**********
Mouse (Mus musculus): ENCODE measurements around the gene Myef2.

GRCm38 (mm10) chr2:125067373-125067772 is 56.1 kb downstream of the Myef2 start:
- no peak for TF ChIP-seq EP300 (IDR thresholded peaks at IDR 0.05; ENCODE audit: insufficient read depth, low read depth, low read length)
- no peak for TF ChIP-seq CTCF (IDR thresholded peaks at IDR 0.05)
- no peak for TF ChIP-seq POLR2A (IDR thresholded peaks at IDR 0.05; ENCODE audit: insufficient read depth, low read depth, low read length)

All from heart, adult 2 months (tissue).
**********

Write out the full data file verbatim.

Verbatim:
Mouse (Mus musculus): ENCODE measurements around the gene Myef2.

GRCm38 (mm10) chr2:125067373-125067772 is 56.1 kb downstream of the Myef2 start:
- no peak for TF ChIP-seq EP300 (IDR thresholded peaks at IDR 0.05; ENCODE audit: insufficient read depth, low read depth, low read length)
- no peak for TF ChIP-seq CTCF (IDR thresholded peaks at IDR 0.05)
- no peak for TF ChIP-seq POLR2A (IDR thresholded peaks at IDR 0.05; ENCODE audit: insufficient read depth, low read depth, low read length)

All from heart, adult 2 months (tissue).